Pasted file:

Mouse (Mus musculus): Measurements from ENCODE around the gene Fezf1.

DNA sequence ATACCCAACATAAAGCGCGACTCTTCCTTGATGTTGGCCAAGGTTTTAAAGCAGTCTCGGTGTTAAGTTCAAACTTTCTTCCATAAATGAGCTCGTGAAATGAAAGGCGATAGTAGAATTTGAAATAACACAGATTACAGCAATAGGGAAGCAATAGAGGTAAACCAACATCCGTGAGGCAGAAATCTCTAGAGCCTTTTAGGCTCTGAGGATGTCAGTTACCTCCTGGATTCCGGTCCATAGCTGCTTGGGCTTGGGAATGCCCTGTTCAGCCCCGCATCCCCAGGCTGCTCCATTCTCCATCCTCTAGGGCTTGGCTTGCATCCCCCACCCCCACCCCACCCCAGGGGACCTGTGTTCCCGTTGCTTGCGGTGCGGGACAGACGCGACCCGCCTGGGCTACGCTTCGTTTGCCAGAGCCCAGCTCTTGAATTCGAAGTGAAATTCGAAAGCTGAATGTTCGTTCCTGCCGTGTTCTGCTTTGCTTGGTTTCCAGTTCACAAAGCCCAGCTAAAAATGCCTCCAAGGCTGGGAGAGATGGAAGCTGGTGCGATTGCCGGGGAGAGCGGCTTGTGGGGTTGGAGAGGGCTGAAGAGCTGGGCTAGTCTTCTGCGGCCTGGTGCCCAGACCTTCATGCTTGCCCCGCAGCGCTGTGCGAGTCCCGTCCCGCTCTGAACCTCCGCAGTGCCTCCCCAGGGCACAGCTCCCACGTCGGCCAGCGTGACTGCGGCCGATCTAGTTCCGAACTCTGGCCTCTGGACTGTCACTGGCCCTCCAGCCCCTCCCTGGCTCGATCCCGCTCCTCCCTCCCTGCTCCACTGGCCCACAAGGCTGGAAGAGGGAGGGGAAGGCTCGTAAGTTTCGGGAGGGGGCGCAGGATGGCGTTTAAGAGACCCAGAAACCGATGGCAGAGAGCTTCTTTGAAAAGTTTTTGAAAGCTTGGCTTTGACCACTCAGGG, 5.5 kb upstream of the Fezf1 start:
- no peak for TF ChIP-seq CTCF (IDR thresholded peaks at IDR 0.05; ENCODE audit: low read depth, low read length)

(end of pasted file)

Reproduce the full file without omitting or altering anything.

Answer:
Mouse (Mus musculus): Measurements from ENCODE around the gene Fezf1.

DNA sequence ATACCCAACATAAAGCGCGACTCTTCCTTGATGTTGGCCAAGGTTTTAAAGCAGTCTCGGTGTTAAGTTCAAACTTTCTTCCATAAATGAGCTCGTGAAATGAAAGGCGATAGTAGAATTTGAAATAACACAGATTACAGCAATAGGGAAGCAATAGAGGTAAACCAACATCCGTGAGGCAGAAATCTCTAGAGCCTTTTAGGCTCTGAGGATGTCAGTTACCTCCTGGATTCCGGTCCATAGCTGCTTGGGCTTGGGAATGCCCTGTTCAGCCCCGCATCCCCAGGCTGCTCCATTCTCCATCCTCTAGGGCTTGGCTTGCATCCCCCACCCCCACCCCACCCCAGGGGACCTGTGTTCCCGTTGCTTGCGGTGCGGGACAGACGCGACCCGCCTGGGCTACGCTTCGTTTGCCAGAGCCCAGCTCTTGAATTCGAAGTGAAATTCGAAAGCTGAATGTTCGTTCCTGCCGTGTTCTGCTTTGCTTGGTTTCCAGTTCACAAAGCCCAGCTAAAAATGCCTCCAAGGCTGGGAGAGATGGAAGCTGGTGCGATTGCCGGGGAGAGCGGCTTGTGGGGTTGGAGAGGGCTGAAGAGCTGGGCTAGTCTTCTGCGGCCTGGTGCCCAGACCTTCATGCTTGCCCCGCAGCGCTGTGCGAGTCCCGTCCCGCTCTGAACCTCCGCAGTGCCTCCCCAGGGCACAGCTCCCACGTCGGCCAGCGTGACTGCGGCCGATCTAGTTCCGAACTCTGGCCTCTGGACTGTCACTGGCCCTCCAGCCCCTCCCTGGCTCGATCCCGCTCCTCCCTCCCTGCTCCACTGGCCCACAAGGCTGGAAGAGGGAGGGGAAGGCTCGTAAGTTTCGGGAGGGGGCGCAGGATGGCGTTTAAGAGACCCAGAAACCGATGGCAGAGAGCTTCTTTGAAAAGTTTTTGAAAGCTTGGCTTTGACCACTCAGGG, 5.5 kb upstream of the Fezf1 start:
- no peak for TF ChIP-seq CTCF (IDR thresholded peaks at IDR 0.05; ENCODE audit: low read depth, low read length)